Creaing users involves defining the following parameters .

  • A user identification number ( UID) and username
  • A group identification number ( GID ) and group name
  • The Home Directory
  • The login shell
  • The mailbox in /var/mail
  • The passowrd .

Most of these parameters are found in a single line line identifying the user in /etc/passwd. We will now create a group for a user and then add that user to the system .

groupadd: Adding a Group

If the user is to be placed in a new group , an entry for the group has to be created first in /etc/group . A user always has one primary group an may also have one or more supplemetry groups . This file contains all of the named groups of the system , and few lines of this file reveal the structure :


Each line contains colon-delimited fields. Let's focus our attention on the group named users shown in the frst field . This is the same name you see in the group ownership column of the listing . The second field once represented the group password but is hardly used today ; it is either blank or ab x. The third field shows the user's GID ( here , 100 ) . The last field contains a list of comma-delimited usernames ( henry,oracle,image,enquiry) for whom this is the supplementry group . A blank at this position doesn't mean that no one is amember of this group ; it's just that it's not the supplementry group for any user . Note that primary group for a user is shown in /etc/passwd .

To create a new group ,dba,with a GID of 241, you have to use the groupadd command :

   groupadd -g 241 dba         241 is the GID for dba 

The command places this entry in /etc/group which you can also insert manually .


Once an entry for the group has been made , you are now ready to add a user of thsi group to the system .

useradd: Adding a User

The useradd command adds new users to the system . All parameters related to the user have to be provided in the command line itself :

   # useradd -u 210 -g dba -c "THE RDBMS" -d /home/oracle -s /bin/ksh -m oracle 
   # _

This quietly creates the user oracle with a UID of 210 and group name dba . The home directory is /home/oracle and user will use the korn shell . The -m option ensures tthat the home directory is created if it doesn't already exist and copies a sample .profile and .kshrc to the user's home directory . The line useradd creates in /etc/passwd is hsown below :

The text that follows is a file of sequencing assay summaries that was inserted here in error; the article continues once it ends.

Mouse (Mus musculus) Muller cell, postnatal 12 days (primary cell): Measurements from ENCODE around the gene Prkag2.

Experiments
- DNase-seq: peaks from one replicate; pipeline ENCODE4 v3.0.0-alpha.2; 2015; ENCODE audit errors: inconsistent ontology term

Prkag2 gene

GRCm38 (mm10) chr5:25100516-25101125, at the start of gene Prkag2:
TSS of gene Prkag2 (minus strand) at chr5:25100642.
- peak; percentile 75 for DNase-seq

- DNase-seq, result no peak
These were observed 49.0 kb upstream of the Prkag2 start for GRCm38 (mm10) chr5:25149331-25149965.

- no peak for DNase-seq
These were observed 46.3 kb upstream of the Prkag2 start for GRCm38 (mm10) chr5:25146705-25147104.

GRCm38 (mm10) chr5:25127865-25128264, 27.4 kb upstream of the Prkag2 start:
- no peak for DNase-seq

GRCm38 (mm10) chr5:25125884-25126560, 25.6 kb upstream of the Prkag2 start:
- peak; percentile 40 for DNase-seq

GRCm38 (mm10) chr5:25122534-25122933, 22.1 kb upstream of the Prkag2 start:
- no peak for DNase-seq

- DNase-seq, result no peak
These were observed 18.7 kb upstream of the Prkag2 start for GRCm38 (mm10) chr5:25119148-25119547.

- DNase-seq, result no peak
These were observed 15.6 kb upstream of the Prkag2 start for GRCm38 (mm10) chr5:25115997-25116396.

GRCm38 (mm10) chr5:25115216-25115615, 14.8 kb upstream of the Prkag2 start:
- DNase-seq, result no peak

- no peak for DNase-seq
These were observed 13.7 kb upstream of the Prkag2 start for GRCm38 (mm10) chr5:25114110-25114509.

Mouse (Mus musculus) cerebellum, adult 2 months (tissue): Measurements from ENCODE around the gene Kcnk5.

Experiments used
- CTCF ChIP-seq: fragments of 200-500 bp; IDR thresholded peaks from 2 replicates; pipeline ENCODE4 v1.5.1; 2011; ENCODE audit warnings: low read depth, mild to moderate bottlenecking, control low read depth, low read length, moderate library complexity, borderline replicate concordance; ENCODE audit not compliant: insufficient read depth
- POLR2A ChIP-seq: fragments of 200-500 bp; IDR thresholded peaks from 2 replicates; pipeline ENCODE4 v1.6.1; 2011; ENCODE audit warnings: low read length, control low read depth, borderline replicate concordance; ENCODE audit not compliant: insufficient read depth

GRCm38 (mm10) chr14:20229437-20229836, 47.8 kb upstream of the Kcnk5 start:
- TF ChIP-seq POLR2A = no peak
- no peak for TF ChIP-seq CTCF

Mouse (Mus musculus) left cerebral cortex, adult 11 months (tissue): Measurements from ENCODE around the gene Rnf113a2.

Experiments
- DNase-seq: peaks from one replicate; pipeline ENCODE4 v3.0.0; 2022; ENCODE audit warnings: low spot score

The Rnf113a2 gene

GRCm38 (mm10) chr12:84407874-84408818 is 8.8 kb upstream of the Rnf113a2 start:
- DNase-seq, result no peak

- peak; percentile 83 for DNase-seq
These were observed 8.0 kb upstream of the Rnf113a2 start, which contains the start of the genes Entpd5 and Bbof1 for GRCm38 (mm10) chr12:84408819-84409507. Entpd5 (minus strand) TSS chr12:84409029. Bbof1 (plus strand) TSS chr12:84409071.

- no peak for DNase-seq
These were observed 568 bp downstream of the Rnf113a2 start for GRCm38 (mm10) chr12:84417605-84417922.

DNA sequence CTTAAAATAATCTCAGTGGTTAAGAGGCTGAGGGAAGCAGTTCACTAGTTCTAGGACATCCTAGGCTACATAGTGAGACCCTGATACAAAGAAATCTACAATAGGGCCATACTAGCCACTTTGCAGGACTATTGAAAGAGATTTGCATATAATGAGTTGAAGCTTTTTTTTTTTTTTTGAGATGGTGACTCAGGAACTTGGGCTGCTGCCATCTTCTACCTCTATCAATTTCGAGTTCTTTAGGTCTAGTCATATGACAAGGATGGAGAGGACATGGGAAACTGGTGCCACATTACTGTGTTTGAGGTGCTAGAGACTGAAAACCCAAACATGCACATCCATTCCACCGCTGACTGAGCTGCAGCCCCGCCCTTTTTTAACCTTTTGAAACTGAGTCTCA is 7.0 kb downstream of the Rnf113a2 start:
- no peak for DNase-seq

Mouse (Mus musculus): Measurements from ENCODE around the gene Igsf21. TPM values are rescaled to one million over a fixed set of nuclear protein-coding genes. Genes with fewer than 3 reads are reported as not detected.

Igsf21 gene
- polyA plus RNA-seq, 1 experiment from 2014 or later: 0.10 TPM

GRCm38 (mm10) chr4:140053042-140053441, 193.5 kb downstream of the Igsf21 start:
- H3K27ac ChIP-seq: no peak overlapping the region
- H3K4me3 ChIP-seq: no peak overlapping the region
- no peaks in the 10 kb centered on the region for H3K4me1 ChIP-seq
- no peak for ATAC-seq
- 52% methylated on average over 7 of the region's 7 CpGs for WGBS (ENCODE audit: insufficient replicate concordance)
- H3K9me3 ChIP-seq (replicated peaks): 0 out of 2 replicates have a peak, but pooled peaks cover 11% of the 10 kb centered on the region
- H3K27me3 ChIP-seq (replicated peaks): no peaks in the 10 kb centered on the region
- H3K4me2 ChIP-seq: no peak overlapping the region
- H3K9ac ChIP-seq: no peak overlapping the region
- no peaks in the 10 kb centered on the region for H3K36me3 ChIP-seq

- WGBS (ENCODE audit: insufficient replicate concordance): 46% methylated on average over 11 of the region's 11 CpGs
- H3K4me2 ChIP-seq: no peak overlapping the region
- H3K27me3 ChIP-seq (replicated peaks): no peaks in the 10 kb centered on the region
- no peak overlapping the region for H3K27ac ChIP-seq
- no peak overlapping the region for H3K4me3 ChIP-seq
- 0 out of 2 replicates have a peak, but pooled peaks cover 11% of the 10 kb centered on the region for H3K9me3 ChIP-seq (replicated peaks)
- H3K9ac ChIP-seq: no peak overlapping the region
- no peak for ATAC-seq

oracle:x:210:241:THE RDBMS:/home/oracle:/bin/ksh

useradd also sets up the user's mailbox and sets the MAIL variable to point to taht location ( in /var/mail or /var/spool/mail ). You now have to set the new user's password with the command passwd oracle . Once all this is done , the oracle user account is ready for use .

/etc/passwd and /etc/shadow: User Profiles

All user information except the password encryption is now stored in /etc/passwd. The file contained the password once , the reason why it continues to be known by that name . The encryption for password is now stored in /etc/shadow . This is now the control file used by passwd to ascertain the legitimacy of user's passowrd

Let's take the line from file /etc/passwd for user oracle . There are seven fields here and their significance is noted below ( in the order they appear in /etc/passwd )

  • Username - The name you use to log on to UNIX / Linux system ( sharma )
  • Password - No Longer stores the password encryption but contains an x
  • UID - The user's numerical identification ( 212 ) . No two users should have the same UID . ls prints the owner's name by matching the UID obtained from the inode with this field .
  • GID - The user's numerical group identification ( 251 ) . This number is also the third field in /etc/group .
  • Comment or GCOS - User Details , e.g his / her name , address and so on . This name is used at the front of the email address for this user . Any email sent from this user account will show the sender as "The RDBMS" <oracle@heaven.com> - assuming that the user belongs to the doamin shown .
  • Home Directory - The directory where the user ends up on logging in ( /home/oracle ) . The login program reads this field to set the variable HOME .
  • Login Shell - The first program executed after logging in . This is usually the shell (/bin/ksh) login sets the variable SHELL by reading this entry and also fork-execs the shell process .